Ken Stack said he is dismayed by the damage mineral-laden well water has done to the stones marking family members’ graves.
Marlin Levison, Star Tribune
Rust never sleeps in Anoka cemetery
- Article by: PAUL LEVY
- Star Tribune
- December 23, 2011 - 8:58 PM
At one of Minnesota's oldest cemeteries, rust never sleeps.
Gravestones, signs and even tree trunks are stained with rust at Calvary Cemetery in Anoka. Once-white marble tombstones have been discolored by a sprinkling system that sprays mineral-rich well water over the grounds -- and over nearly everything else.
The rust has visitor Ken Stack seeing red.
"After we talked about the problem last year, I thought perhaps there might be some effort to clean the stones and fix or stop using the well," said Stack, who first noticed the problem two years ago and has about a dozen relatives buried there. "Instead, they ran the water last summer as if there were no problem. Now the headstones and footstones are much worse. The trees are even stained red, as well as the asphalt pavement running through the cemetery."
The Church of St. Stephen, which owns the cemetery, is aware of one or two other complaints about the rust-colored coating on the tombstones, said administrator Jay Gish, who recently discussed the matter with Stack.
"The place looked bad," Gish said. "We didn't know this would happen. It's super-important for us to take care of this."
Experts say the discoloration of gravestones is common in Western states with limestone problems. Most cemeteries take precautions, according to Ron Gjerde, secretary-treasurer of the Minnesota Association of Cemeteries. For example, Lakewood Cemetery in Minneapolis is so concerned about white-streaking limestone particles in its watering system that it does not allow dark granite monuments, Gjerde said.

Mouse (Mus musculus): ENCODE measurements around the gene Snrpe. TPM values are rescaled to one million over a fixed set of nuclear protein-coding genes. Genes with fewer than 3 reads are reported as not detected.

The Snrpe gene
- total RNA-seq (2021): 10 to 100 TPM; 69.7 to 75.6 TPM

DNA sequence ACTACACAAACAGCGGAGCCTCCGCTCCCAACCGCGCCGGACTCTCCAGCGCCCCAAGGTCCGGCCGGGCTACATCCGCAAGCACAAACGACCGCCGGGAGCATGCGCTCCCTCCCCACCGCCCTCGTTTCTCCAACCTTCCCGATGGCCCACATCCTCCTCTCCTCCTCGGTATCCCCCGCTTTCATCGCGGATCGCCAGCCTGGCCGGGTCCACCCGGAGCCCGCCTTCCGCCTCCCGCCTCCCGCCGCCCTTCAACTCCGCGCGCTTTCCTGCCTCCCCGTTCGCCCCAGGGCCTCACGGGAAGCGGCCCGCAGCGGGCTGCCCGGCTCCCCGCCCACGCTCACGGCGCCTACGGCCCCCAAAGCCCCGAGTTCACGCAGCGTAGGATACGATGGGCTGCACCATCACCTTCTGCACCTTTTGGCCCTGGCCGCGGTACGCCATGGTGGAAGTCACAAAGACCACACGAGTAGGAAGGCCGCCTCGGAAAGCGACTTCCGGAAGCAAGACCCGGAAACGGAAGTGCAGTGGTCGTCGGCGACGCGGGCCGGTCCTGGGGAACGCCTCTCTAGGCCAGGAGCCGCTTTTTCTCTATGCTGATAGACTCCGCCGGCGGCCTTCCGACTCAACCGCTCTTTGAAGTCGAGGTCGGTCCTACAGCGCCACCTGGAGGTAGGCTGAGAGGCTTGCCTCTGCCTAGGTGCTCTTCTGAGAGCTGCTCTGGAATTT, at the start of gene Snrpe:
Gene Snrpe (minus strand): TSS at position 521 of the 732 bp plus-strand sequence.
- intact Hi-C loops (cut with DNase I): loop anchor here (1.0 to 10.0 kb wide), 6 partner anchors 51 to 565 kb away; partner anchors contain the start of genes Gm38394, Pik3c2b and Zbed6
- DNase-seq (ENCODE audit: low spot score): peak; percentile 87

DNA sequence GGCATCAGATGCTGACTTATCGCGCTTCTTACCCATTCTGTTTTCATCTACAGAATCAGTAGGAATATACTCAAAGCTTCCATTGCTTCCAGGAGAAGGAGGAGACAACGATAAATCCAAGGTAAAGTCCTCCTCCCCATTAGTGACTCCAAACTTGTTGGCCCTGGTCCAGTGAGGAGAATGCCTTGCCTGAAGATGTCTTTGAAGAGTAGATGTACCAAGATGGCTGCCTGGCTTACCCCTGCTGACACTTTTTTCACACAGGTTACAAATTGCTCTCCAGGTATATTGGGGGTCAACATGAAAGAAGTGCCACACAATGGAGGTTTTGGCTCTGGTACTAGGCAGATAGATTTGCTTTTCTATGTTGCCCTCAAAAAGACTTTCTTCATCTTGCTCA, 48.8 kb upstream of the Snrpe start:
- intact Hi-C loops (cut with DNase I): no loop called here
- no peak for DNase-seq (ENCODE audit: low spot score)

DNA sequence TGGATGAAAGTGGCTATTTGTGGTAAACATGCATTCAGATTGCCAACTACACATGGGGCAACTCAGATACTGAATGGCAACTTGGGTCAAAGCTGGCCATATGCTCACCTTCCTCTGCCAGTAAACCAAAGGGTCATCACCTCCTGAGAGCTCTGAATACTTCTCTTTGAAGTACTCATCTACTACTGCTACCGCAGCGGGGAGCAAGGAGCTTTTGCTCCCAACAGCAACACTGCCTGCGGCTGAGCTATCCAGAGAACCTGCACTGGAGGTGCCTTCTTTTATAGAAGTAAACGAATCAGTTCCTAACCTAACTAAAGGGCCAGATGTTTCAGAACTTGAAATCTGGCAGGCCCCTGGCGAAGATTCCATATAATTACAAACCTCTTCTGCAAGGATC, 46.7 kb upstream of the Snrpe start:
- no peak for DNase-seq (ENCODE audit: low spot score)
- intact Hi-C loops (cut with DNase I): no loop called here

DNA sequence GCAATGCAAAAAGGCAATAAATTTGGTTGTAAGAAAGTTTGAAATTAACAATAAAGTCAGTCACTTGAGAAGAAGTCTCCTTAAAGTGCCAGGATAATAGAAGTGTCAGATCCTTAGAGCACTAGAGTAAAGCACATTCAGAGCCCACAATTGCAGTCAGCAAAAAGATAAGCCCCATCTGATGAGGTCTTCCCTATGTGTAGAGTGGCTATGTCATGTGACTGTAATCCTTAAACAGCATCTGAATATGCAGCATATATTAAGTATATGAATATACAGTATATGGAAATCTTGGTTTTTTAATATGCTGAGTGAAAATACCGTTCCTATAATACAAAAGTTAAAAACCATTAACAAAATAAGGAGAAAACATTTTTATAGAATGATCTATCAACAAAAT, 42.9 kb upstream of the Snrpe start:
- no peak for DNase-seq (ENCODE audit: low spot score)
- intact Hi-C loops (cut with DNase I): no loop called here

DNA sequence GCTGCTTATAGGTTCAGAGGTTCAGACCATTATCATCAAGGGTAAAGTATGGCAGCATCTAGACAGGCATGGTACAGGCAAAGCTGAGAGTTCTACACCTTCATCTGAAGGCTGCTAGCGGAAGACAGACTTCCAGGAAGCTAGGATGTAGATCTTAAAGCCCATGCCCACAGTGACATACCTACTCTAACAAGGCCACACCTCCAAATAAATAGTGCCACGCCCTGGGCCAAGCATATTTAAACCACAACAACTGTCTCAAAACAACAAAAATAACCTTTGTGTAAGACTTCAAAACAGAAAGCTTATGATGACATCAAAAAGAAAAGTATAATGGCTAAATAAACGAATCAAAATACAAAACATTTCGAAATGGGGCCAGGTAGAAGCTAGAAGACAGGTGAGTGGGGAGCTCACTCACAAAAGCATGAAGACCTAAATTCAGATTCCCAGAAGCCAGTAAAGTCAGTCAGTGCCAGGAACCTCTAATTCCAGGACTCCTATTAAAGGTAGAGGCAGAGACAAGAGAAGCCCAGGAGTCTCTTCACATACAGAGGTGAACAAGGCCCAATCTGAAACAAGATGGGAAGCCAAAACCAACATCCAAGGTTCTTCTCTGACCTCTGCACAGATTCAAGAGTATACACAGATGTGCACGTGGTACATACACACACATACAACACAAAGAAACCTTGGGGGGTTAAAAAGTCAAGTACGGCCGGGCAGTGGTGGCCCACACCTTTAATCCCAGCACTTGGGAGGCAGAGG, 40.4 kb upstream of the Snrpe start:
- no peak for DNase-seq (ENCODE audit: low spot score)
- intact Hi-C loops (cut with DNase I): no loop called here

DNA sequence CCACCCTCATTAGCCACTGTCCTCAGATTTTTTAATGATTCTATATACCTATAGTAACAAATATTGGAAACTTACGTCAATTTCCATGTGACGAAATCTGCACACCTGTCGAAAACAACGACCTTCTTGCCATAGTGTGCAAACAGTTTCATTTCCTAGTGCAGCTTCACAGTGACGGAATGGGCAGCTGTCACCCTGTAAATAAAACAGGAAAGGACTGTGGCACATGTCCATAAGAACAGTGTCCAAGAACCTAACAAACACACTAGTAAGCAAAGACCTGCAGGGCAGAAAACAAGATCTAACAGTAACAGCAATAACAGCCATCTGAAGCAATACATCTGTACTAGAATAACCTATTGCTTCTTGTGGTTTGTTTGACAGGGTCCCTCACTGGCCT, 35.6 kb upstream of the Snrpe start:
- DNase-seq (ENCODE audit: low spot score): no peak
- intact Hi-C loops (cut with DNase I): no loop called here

Long history in Anoka
Calvary Cemetery was founded in 1856 -- two years before Minnesota became a state. A rock wall at the front of the cemetery along Hwy. 10 was built early last century by Alfred Keillor, a relative of Anoka native Garrison Keillor.
Well aware of the cemetery's history, the St. Stephen's staff has posted a number of signs and rules throughout the graveyard: Only fresh-cut flowers are permitted in vases between April and September. Wilted flowers will be removed. No artificial decorations are allowed. Winter decorations must be gone by April 1. Shrubs cannot be planted without the administrator's permission.
"We're very sensitive to the cemetery's needs," Gish said.
'Insult to all involved'
But not sensitive enough, countered Stack, who said discolored monuments are an "insult to all involved."
"What they fail to grasp is that the stone that marks a grave is the connection we have with the one buried there," said Stack, whose father is interred at Calvary. "We look at the stone and we think of the person."
Gish said the church plans to address the rust problem "prior to starting irrigation next spring." He said the cemetery may switch to city water for sprinkling, if the church board approves the additional cost.
Cleaning individual gravestones may be too labor intensive to be practical, Gish said, but he's not ruling it out. He said there may be a product that will clean the gravestones.
But there's no guarantee cleaning products will work on memorials made of porous marble or absorbent light-colored granite, said Todd Nagel, owner of the Murphy Granite Carving Co. in Richmond, Minn.
"I deal with problems all over the country, and it's almost always the water," Nagel said. "With the rust, you have an added problem: You're watering the cemetery grounds with well water that creates the rust. And then the sun bakes the rust right into those light gray granite monuments, making it even harder to remove."
Gjerde said rust discoloration is rarely reported in Minnesota. Other cemeteries disdain sprinkling systems because of rust potential -- or they hope the rust will be washed away by an occasional rain. The unusually dry summer may have added to Calvary Cemetery's woes.
Stack said he visits Calvary Cemetery three times a year. His mother, 92 and living in Oregon, will be buried there one day.
"I understand the church wants to take care of the cemetery," he said. "But dry grass is not as bad as defaced monuments."
Paul Levy • 612-673-4419
© 2016 Star Tribune